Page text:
Last month, we reported on a Seventh Circuit case demonstrating the broad scope of the EEOC’s investigative and supervisory powers. In that case, EEOC v. Konica Minolta Business Solutions U.S.A., Inc., the court upheld an EEOC subpoena seeking to obtain the production of hiring data from the employer in response to a charge alleging racial discrimination with respect to terms and conditions of employment and eventually discharge. Today, we report on a case that demonstrates that the EEOC’s investigative and subpoena powers are not limitless.
In EEOC v. UPMC, Carol Gailey, the charging party, was terminated by The … Continue Reading
Last Friday, the Seventh Circuit Court of Appeals issued a decision in EEOC v. Konica Minolta Business Solutions U.S.A., Inc. that will embolden the EEOC’s aggressive use of its investigatory powers to require production of evidence in a single employee charge that could support a more systemic investigation.
In Konica, a salesperson filed a discrimination charge with the EEOC alleging that, although he had been hired only eight months previous, he was subjected to different terms and conditions of employment and then ultimately discharged due to his race. During the course of its investigation into the charge, the … Continue Reading
Yesterday, the EEOC released its Final Rule implementing the American with Disabilities Act Amendments Act, which we discussed back in September 2008 and which was signed by President George W. Bush on September 25, 2008. The Final Rule, which runs 202 pages long, includes many revisions. But the most significant revisions as discussed in the EEOC’s Fact Sheet are:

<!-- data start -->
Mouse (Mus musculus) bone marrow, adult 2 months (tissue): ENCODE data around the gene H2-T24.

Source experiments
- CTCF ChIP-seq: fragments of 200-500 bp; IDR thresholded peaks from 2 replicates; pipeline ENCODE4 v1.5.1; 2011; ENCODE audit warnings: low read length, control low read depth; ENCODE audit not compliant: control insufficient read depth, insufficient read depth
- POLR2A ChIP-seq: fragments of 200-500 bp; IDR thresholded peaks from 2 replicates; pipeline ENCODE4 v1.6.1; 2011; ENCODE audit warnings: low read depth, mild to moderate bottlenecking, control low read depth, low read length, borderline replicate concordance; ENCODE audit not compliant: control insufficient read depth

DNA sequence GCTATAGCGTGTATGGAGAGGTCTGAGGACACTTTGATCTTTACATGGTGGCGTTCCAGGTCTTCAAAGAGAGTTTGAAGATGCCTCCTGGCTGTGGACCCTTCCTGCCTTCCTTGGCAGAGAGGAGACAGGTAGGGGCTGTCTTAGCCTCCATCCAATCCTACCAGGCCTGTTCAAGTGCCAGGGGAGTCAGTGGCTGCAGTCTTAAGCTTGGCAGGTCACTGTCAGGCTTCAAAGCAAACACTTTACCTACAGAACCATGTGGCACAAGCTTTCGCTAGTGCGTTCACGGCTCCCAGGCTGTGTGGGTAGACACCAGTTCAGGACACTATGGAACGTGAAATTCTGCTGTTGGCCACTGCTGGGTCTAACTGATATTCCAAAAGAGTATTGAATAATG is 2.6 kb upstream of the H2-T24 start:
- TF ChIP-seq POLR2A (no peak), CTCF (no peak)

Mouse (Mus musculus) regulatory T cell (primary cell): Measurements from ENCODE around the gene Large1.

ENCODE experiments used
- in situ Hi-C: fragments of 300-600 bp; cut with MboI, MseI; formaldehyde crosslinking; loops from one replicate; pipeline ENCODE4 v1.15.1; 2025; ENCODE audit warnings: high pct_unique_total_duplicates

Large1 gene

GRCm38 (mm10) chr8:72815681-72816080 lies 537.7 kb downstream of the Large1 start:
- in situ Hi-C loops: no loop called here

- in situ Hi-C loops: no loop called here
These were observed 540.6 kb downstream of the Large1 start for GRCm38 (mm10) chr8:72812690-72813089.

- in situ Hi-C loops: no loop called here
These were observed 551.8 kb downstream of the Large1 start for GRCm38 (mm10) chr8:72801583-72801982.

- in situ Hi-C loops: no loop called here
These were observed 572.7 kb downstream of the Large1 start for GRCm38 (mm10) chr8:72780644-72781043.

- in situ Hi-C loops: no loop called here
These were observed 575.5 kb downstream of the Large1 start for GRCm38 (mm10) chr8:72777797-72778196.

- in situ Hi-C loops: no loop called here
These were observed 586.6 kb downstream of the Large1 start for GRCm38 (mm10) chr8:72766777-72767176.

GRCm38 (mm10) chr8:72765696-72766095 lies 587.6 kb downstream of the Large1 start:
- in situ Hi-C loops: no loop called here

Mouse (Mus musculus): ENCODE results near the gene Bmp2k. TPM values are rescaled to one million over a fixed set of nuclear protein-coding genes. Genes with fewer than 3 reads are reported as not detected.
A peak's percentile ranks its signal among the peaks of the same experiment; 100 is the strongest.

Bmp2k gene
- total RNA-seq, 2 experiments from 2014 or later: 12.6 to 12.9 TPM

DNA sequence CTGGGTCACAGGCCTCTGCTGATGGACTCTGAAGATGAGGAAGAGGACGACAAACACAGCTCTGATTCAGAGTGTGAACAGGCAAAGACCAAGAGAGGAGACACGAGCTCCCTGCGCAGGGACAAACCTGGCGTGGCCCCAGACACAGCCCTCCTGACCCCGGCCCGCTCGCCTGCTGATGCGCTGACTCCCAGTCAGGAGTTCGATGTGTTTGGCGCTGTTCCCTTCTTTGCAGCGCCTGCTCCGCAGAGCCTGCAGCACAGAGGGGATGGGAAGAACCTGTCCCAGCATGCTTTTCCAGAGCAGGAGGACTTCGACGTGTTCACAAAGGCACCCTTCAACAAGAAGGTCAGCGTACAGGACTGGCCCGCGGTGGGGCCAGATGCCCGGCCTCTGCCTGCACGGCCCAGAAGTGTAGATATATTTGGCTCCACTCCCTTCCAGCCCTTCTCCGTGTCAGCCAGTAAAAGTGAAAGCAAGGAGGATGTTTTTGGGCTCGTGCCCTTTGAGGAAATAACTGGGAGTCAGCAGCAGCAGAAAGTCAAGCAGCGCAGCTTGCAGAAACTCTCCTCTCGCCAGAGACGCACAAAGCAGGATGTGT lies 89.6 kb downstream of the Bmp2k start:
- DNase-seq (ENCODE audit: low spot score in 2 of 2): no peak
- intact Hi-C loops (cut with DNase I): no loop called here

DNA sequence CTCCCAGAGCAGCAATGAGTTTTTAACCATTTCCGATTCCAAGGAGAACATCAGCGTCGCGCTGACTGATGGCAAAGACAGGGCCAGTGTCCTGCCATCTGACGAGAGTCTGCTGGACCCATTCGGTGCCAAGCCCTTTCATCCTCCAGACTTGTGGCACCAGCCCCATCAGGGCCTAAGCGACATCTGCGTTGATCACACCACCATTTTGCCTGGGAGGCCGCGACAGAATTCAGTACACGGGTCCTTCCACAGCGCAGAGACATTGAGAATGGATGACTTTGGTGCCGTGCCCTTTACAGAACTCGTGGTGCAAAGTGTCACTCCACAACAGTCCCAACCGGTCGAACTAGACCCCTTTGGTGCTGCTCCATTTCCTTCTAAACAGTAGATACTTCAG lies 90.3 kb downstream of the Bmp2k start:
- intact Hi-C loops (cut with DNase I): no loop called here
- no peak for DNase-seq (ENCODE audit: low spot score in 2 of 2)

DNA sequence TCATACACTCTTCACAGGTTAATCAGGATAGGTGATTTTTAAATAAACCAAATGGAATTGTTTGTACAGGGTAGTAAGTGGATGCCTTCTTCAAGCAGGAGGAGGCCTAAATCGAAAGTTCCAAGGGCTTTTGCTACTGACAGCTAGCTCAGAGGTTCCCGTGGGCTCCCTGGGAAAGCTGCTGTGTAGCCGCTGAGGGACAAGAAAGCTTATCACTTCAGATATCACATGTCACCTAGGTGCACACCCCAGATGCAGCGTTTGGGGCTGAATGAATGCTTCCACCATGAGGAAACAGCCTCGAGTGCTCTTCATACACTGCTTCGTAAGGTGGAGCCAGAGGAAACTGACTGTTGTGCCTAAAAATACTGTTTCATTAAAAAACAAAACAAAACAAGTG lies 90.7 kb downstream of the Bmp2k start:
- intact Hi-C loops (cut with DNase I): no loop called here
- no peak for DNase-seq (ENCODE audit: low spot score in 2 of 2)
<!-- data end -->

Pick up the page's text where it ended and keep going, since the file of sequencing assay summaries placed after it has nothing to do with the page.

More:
- The definition of disability should be interpreted broadly in favor of broad coverage of individuals, in direct contradiction to several Supreme Court decisions that had, according to Congress, too narrowly interpreted the definition of "disability;"
- The determination of whether an individual
There has been a lot of discussion lately about the EEOC’s decision to sue Kaplan Higher Education Corporation on the grounds that its policy of using credit histories as part of its applicant screening process had a discriminatory impact on minorities. Also, as noted at the end of last year in the Delaware Employment Law Blog, Illinois just became the fourth state to prohibit employers from disqualifying candidates based on credit history and, as of last summer, 15 other states had similar legislation pending. Ohio’s bill, which was introduced in 2009, never gained any traction. Though I continue to believe that an … Continue Reading